The next few months will be a pivotal period in the history of the United States and for much of the world. The Bush administration, perhaps the most reactionary and incompetent that our country has ever seen, is leaving office after eight disastrous years. President Barack Obama and an increased Democratic majority take power amidst the worst economic crisis since the Great Depression.
The decisions that are made early on will send an important signal as to whether Obama's campaign of "hope" and "change" will be seriously pursued and realized, or whether the power of the Big Money interests will persist - regardless of which president is in office or which party has the majority. Will a new president and a new and more Democratic Congress finally respond to the needs of the middle class and working families of our country, or will Wall Street, insurance and drug companies, the military-industrial-complex, the oil and coal companies, big media and the other powerful special interests continue to hold sway?
Here are just a few of the issues that President Obama, the Congress and all Americans must confront:
The middle class is continuing its steep decline with unemployment soaring, and millions of people in danger of losing their homes, savings and health insurance. The dream of a college education is fading away for many working families as college costs go up while incomes go down. This year, as a result of the economic downturn, the bailout of Wall Street, ongoing tax breaks for the very rich and the war in Iraq, our nation will have a record-breaking deficit and a huge $10.4 trillion dollar national debt. The United States continues to have the highest rate of childhood poverty of any major country, and the most unequal distribution of wealth and income.
As a result of Wall Street greed, recklessness and dishonesty, our entire financial system is in danger of collapsing. The taxpayers of this country have seen trillions of their dollars placed at risk in the largest bailout in world history.
Our incredibly inefficient health care system is disintegrating. Despite spending far more per capita than any other country, 47 million Americans have no health insurance. Even more are underinsured. And we pay the highest prices in the world for prescription drugs.
We are currently involved in wars in Iraq and Afghanistan which cost us not only the lives and well-being of our soldiers, but over $10 billion a month. These wars are also stretching the Army and our National Guard to the breaking point. Meanwhile, spending for defense has skyrocketed and we now spend $540 billion a year for the Pentagon above and beyond the two wars we're fighting.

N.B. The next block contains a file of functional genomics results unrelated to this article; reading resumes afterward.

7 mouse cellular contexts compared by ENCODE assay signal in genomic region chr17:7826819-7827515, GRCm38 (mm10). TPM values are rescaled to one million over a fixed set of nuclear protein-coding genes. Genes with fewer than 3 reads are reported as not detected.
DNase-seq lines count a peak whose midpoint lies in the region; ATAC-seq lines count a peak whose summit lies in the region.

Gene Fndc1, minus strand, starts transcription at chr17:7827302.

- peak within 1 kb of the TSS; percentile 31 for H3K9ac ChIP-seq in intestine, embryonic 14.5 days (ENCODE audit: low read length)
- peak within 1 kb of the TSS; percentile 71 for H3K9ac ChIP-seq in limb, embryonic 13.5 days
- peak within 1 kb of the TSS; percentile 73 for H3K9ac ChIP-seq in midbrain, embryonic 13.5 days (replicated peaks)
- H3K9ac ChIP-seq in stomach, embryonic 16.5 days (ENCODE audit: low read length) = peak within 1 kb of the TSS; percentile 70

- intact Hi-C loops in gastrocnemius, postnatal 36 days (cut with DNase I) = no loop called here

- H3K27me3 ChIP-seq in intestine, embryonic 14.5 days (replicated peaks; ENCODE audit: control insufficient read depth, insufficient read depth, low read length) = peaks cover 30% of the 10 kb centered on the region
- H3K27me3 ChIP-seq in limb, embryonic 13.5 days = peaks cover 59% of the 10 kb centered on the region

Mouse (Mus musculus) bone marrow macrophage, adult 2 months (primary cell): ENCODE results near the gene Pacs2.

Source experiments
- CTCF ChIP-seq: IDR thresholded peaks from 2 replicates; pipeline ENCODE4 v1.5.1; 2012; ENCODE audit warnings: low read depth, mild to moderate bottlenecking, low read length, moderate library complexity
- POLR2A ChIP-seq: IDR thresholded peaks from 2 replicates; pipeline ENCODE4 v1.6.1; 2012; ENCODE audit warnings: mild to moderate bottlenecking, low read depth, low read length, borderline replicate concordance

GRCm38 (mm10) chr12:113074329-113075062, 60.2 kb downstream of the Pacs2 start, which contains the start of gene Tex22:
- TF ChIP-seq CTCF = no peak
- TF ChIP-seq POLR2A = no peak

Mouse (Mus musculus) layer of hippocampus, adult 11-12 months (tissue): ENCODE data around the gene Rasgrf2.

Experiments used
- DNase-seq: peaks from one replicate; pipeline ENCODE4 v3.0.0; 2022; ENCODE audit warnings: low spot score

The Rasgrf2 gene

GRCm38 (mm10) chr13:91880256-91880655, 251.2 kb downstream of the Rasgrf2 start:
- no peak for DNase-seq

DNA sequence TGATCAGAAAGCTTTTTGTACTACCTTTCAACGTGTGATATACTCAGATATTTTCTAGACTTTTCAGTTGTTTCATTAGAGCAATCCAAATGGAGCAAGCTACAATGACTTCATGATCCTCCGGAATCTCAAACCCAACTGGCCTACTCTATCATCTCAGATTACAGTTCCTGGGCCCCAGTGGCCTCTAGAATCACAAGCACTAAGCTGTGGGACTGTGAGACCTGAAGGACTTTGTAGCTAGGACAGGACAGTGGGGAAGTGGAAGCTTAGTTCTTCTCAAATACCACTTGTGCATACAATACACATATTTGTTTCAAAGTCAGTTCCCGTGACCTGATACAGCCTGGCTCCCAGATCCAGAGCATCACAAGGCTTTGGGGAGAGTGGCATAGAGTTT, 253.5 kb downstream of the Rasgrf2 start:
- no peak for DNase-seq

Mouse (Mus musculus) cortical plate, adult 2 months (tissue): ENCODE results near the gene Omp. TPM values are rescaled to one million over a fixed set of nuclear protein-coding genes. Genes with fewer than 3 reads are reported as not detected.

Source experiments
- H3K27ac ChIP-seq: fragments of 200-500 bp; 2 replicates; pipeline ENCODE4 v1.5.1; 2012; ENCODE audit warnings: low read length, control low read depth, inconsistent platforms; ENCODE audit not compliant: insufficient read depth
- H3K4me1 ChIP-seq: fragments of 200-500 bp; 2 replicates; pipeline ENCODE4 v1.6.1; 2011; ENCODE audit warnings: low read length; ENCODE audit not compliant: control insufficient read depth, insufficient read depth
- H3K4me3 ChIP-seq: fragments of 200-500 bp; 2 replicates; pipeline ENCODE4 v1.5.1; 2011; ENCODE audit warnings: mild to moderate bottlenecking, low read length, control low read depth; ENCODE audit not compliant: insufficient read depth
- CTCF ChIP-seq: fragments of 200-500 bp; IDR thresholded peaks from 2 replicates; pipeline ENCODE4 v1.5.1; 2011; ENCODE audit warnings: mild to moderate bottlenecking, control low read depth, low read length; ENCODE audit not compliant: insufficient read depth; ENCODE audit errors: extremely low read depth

Despite the incredible dangers inherent in global warming we have not yet broken our dependency on fossil fuel and foreign oil, and have made only slight advances in moving toward energy efficiency and sustainable energy.
Those are just some of our problems. There are solutions. Where do we go from here? How do we finally ensure the American government begins representing the needs of ordinary Americans, and not just the greedy, the wealthy and the powerful?
As Vermont's senator, here are some of the initiatives that I will be fighting for as soon as the new Congress reconvenes in January:
• A major economic recovery program which invests at least $400 billion in each of the next two years to create millions of good-paying jobs rebuilding our infrastructure and moving us toward energy independence, sustainable energy and energy efficiency. In Vermont and throughout the country our roads and bridges are crumbling, our water systems and wastewater plants need major repair and older schools need to be modernized. Millions of homes and buildings are wasting huge amounts of energy and need to be properly weatherized, and we must be aggressive in improving and expanding public transportation. Throughout America, there are thousands of communities which still lack cell phone service and adequate broadband services necessary for 21st century business and education.
• An investigation as to how the greed and recklessness of Wall Street financiers caused the greatest financial collapse since the 1920's. Those who are responsible for this debacle must be held accountable, and not be allowed to walk away with huge fortunes while the middle class bails them out. Most importantly, we must build a new financial system which discourages short-term and reckless profiteering and reestablishes proper governmental safeguards and regulations.
• Legislation to provide health care to every man, woman and child as a right of citizenship. In addition, we need to greatly expand our primary health care capabilities by educating and sending more doctors, nurses, dentists and other health professionals into rural areas, inner cities and other medically underserved parts of our country.
• An orderly process to bring our troops home from Iraq as soon as possible. We also need a national conversation about the best way to proceed in Afghanistan.
Campaign finance reform legislation which will finally end the power of Big Money over the political process.
Vermonters often ask me whether I am pessimistic about the future of our country. My honest answer is that I am not. Difficult times often bring out the best in people. Now, in this moment of great national crisis, a new president is assuming office who is not only extremely intelligent but has, I believe, a deep historical understanding which will help him see where we need to go in the future. I am confident that with new national leadership and renewed grass-roots activism we can effectively change the direction of our country and create the kind of nation that all of us know America can be.